After her diagnosis in June 2008, Heather asked her parents if they could have a booth at the Great New York State Fair to spread the word about the symptoms of ovarian cancer. While she didn’t live to see that booth at the 2009 fair — she died Nov. 14, 2008 — her parents kept their promise.
“We didn’t have any money, but we managed to download some information,” Gary recalled. “I built a lemonade-style booth out of a banner and some PVC pipe.”
Hope for Heather’s first run at the fair didn’t attract too many visitors, but the organization gained a few solid volunteers. One of them suggested making ribbons. That first year, Gary said, Hope for Heather gave out between 20,000 and 30,000 ribbons. These days, the organization distributes 50,000 ribbons annually.
In addition to raising money for the Ovarian Cancer Research Fund Alliance, which is the world’s largest organization dedicated to researching the disease, Hope for Heather provides support groups for women who are currently undergoing treatment or who have survived ovarian cancer and other illnesses.
A person with a mutation of the BRCA-1 or BRCA-2 genes has a much higher risk of developing ovarian cancer and breast cancer compared to the general population, so the “Positively BRCA” support group is specifically geared toward women with a mutation.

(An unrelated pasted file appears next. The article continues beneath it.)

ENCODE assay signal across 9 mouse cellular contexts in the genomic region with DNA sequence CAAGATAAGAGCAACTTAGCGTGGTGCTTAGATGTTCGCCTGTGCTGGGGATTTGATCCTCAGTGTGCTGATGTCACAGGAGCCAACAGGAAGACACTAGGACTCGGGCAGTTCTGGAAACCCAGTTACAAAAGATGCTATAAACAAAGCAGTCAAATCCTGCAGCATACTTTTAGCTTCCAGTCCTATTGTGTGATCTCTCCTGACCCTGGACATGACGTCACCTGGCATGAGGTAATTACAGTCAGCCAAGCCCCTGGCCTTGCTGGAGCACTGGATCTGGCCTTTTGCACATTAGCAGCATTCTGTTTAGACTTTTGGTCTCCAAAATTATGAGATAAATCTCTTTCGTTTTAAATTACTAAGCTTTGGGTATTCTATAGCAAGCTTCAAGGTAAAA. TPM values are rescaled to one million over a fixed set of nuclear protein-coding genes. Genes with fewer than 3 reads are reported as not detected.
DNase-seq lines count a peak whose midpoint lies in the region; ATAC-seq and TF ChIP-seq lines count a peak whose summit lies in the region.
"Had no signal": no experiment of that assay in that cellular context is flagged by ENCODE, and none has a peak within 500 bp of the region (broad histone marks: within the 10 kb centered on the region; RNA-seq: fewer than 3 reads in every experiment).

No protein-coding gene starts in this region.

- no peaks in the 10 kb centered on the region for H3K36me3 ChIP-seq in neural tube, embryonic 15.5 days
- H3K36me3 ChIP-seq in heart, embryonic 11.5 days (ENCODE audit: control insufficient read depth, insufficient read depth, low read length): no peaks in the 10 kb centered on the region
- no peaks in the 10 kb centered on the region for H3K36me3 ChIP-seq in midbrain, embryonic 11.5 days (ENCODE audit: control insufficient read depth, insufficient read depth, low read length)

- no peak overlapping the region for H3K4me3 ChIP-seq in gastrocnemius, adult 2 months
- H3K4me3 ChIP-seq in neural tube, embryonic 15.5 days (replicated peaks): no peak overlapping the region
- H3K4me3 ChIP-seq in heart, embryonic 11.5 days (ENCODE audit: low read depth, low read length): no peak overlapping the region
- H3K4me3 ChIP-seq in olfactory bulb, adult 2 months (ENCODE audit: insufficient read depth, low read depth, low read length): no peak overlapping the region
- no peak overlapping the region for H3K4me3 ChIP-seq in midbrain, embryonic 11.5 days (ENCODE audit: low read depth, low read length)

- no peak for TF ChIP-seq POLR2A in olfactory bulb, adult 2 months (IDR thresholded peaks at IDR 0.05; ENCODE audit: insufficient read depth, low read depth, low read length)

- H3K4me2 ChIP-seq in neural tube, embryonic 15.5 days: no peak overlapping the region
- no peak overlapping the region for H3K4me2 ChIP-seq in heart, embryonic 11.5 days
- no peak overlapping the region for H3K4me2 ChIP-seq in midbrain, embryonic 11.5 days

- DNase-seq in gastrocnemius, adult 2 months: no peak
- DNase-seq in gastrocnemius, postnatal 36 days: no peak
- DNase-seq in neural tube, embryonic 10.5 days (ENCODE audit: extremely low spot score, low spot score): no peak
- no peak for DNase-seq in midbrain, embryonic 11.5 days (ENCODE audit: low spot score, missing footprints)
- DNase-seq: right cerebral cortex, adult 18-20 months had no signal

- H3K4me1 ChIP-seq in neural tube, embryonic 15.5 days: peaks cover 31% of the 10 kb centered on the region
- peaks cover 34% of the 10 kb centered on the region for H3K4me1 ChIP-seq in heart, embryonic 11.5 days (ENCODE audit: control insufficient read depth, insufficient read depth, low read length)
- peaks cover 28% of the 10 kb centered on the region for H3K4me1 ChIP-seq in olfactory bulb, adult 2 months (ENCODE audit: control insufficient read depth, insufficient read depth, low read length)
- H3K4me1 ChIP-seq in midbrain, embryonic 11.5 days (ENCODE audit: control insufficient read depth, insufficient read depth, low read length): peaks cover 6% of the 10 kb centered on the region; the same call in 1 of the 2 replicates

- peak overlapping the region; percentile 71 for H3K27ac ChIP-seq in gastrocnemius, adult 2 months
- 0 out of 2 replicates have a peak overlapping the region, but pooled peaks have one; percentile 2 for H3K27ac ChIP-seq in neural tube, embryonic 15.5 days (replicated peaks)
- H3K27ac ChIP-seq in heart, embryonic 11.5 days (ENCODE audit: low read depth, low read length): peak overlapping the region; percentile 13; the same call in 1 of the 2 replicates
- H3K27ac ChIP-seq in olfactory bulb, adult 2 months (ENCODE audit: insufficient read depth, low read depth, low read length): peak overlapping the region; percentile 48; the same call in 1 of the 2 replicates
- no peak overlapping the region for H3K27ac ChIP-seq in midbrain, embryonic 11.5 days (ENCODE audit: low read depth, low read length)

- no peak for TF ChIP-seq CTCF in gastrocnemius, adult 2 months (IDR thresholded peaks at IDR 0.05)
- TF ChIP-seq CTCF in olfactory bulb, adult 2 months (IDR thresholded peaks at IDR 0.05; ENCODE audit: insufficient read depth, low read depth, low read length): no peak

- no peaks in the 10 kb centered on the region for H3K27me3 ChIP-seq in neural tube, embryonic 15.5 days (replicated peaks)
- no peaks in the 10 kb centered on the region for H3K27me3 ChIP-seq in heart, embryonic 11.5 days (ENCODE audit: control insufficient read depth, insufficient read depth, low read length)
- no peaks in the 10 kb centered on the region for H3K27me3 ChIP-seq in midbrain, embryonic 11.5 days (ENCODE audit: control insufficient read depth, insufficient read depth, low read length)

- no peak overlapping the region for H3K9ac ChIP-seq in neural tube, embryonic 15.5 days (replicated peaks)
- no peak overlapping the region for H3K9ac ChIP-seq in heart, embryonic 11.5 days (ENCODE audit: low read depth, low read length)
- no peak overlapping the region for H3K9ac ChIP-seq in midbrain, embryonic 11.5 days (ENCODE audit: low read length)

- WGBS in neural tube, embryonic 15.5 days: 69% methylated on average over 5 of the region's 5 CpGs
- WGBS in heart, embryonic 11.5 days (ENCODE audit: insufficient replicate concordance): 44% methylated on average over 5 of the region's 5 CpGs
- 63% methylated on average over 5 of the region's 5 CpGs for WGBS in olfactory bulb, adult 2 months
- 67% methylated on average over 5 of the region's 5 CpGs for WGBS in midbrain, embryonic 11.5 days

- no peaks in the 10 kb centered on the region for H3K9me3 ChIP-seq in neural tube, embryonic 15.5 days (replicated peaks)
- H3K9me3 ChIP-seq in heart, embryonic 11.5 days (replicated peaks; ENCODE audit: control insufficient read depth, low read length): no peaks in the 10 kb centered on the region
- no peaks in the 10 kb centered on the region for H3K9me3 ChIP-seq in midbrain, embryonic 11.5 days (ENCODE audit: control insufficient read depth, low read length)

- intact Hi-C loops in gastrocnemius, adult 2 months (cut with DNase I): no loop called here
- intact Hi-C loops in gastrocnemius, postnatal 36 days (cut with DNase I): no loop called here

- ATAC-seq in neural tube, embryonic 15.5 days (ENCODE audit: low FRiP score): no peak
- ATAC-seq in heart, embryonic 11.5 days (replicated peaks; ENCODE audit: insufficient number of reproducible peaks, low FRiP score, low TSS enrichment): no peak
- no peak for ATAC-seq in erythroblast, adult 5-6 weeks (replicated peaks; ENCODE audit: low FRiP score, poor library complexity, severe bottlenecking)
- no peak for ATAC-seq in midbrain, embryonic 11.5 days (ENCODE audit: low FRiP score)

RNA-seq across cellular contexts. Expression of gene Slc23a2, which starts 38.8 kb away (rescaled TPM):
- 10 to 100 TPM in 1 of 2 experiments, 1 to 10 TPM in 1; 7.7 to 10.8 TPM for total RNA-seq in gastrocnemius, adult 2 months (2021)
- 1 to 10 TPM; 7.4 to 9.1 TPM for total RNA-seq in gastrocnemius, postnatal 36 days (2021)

Hope for Heather also supports Heather’s Angel Fund at Upstate Cancer Center, which covers non-medical expenses for ovarian cancer patients. Patients and their families may be traveling from far away to seek treatment in Syracuse, so Heather’s Angel Fund provides them with gift cards for gas, hotels and food, including the hospital cafeteria.
“If we can do one little thing to ease someone’s burden, that’s important to us,” Frieda said.
Men of Teal
In addition to the Teal Ribbon Run, Hope for Heather kicked off another initiative for Ovarian Cancer Awareness Month, which began in mid-August. For the fourth year in a row, 30 men from across Central New York are featured on the organization’s Facebook page as “Men of Teal.” Each Man of Teal receives a teal polo shirt and a kit of symptom cards and ribbons to distribute to the women in his life and to every woman he meets.